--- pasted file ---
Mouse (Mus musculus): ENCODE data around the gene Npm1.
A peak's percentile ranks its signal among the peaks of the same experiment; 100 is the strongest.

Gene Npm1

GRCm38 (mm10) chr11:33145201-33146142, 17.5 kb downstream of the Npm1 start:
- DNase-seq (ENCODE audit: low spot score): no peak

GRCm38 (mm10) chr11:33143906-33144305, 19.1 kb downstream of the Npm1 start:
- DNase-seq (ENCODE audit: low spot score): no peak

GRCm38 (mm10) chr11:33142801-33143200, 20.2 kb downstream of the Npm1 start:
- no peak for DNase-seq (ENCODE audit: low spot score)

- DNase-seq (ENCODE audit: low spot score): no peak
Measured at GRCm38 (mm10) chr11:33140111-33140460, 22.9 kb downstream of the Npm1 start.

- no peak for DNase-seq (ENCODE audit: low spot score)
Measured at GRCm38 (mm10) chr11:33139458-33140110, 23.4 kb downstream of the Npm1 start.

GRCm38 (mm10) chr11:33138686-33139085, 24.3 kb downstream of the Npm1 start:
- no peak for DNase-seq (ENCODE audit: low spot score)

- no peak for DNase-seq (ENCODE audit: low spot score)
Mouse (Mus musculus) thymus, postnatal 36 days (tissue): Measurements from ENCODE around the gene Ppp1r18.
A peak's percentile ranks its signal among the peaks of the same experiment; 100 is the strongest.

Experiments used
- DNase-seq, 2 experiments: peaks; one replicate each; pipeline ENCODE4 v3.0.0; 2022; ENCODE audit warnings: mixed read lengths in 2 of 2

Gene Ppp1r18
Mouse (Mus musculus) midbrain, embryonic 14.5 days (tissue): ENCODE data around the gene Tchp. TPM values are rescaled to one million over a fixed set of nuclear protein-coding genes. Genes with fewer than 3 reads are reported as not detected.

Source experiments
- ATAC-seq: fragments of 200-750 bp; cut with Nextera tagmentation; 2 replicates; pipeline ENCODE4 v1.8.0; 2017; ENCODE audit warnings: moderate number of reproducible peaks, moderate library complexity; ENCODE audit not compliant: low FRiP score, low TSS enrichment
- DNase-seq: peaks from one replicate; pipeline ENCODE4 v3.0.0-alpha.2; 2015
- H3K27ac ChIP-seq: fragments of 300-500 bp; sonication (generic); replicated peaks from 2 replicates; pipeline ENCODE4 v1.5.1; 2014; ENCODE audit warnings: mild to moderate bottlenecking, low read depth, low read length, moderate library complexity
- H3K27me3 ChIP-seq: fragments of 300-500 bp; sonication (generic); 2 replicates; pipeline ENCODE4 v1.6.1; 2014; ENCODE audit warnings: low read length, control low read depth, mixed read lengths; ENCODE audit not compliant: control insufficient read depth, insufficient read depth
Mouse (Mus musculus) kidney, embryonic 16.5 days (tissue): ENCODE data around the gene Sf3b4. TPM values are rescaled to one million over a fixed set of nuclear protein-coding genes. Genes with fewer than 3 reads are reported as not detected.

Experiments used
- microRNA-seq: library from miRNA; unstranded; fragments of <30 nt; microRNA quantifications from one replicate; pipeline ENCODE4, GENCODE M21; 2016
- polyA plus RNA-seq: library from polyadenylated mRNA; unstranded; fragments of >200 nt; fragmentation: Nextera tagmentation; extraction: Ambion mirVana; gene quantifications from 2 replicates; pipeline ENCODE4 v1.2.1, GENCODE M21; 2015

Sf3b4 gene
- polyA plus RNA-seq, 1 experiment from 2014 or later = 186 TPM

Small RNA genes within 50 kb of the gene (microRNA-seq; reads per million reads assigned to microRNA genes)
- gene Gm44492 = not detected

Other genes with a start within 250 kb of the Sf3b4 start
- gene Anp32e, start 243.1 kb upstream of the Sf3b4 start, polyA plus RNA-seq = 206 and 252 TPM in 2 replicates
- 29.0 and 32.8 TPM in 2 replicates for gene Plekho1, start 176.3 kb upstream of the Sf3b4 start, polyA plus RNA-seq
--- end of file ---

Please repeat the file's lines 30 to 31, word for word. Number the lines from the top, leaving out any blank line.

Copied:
- microRNA-seq: library from miRNA; unstranded; fragments of <30 nt; microRNA quantifications from one replicate; pipeline ENCODE4, GENCODE M21; 2016
- polyA plus RNA-seq: library from polyadenylated mRNA; unstranded; fragments of >200 nt; fragmentation: Nextera tagmentation; extraction: Ambion mirVana; gene quantifications from 2 replicates; pipeline ENCODE4 v1.2.1, GENCODE M21; 2015